I am uncleCare’s Program Manager. We are creating the future for the way healthcare is managed by giving patients the power to engage more easily in their own health care, and by giving doctors an easy way to make sure their instructions are accurately converted into to-do items that patients can follow reliably.
At PokitDok I served as the Product Manager as well as the all-around ‘glue’ keeping projects together. I began as PokitDok’s Lead Front End Developer and was then promoted to Director of Product Management to take the company through several complex transitions. Additionally, I managed the project schedule, balanced engineer workload, assisted new staff transitioning to start-up life, backed up the CEO, helped plan future product extensions, and managed changes to our existing product.
HighWire is the electronic publisher of over 1500 scholarly publications such as Science Magazine, the British Medical Journal, and the Journal of the American Medical Association. We began as an independent startup with limited support from the University.
In the early days, there were about five of us in the group, and I designed and implemented the interface for all our scholarly publications and worked with our customers to sort out exactly what they wanted their sites to do and look like.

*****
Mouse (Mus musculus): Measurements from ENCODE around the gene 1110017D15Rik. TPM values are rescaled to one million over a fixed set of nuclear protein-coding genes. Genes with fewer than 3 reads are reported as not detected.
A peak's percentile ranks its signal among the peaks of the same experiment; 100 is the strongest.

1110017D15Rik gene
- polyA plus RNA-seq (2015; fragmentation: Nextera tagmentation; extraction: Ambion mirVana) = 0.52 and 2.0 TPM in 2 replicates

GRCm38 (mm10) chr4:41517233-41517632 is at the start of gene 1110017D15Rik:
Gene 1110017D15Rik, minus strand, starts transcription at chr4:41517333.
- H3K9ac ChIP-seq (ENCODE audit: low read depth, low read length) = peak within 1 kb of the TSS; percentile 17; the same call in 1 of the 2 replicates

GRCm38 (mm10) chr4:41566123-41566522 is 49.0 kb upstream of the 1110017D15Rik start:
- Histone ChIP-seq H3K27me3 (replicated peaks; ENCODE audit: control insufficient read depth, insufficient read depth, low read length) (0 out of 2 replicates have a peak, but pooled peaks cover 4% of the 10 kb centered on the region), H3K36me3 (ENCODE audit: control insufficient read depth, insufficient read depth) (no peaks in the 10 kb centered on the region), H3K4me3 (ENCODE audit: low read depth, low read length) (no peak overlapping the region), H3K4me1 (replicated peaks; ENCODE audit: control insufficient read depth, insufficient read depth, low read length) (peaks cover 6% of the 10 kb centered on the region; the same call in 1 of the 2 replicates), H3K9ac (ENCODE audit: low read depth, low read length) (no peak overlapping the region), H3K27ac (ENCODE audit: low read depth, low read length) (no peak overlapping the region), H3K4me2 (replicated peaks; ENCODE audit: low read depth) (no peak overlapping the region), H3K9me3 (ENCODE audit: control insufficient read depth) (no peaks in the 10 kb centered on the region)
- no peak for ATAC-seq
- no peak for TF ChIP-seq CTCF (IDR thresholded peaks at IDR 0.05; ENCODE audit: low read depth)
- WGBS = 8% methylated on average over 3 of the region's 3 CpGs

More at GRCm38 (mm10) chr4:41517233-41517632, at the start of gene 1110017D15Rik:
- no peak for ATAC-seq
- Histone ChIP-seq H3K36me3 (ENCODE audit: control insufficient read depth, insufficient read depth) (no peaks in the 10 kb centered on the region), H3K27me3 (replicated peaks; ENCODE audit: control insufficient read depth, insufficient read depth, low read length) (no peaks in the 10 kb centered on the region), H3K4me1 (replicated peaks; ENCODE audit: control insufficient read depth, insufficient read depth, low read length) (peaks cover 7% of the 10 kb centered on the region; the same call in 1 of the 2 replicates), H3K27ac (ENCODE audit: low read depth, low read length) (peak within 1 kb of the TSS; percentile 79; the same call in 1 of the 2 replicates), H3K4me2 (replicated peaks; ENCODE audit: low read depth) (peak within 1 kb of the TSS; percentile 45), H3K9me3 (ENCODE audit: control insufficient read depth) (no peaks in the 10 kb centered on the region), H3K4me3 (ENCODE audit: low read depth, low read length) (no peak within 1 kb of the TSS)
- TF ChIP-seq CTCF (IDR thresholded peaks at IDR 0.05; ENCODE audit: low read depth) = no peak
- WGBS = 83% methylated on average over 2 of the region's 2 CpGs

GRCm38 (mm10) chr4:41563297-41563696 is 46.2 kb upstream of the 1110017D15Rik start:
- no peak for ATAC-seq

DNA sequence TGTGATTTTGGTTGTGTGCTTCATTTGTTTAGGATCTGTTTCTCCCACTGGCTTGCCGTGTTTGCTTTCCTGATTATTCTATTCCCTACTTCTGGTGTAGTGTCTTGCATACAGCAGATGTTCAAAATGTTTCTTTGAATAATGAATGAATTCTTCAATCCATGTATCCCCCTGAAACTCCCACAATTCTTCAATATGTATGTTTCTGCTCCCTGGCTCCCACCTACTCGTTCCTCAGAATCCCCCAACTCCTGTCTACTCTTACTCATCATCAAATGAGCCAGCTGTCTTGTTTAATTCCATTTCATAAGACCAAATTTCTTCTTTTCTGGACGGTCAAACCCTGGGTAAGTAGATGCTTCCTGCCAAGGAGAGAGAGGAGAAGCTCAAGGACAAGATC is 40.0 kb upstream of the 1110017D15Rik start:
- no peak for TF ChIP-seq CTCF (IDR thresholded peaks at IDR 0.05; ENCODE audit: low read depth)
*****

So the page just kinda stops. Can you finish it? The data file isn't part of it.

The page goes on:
As my position evolved, I moved into working with our home-grown page templating language (“DTL”) to separate back-end and front-end development. I worked with the engineers to make sure this language they were creating was tailored to the work we needed to accomplish.
I then became our local expert in this proprietary language and was known as the person who could bend it to my will and solve any problems with it.
In later years as we grew towards and past 100 employees, I worked on special projects such as our early mobile interfaces, Kindle versions of our publications, and replacing our kludgy home-grown internal forum software with the industry-standard vBulletin.
This site is my favorite because it was my first WWW site. Back in 1994 it was cutting-edge, so don’t laugh at how dated it looks now! Portfolio was supposed to become the Gopher+ ‘paperless office’ for Stanford University, but half-way into development we realized that WWW was the future.